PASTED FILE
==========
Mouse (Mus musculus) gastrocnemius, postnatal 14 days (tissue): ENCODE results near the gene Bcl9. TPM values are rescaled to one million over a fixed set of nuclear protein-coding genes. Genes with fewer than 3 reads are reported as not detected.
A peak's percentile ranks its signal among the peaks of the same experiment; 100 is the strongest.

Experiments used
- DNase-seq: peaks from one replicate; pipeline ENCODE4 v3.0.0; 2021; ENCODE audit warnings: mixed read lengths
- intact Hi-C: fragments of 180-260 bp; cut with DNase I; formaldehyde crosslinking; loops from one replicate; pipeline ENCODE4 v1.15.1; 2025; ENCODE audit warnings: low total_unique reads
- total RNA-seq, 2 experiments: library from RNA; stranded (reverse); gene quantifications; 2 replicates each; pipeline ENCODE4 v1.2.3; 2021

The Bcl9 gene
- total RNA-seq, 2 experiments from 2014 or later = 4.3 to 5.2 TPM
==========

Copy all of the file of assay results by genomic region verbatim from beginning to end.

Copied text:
Mouse (Mus musculus) gastrocnemius, postnatal 14 days (tissue): ENCODE results near the gene Bcl9. TPM values are rescaled to one million over a fixed set of nuclear protein-coding genes. Genes with fewer than 3 reads are reported as not detected.
A peak's percentile ranks its signal among the peaks of the same experiment; 100 is the strongest.

Experiments used
- DNase-seq: peaks from one replicate; pipeline ENCODE4 v3.0.0; 2021; ENCODE audit warnings: mixed read lengths
- intact Hi-C: fragments of 180-260 bp; cut with DNase I; formaldehyde crosslinking; loops from one replicate; pipeline ENCODE4 v1.15.1; 2025; ENCODE audit warnings: low total_unique reads
- total RNA-seq, 2 experiments: library from RNA; stranded (reverse); gene quantifications; 2 replicates each; pipeline ENCODE4 v1.2.3; 2021

The Bcl9 gene
- total RNA-seq, 2 experiments from 2014 or later = 4.3 to 5.2 TPM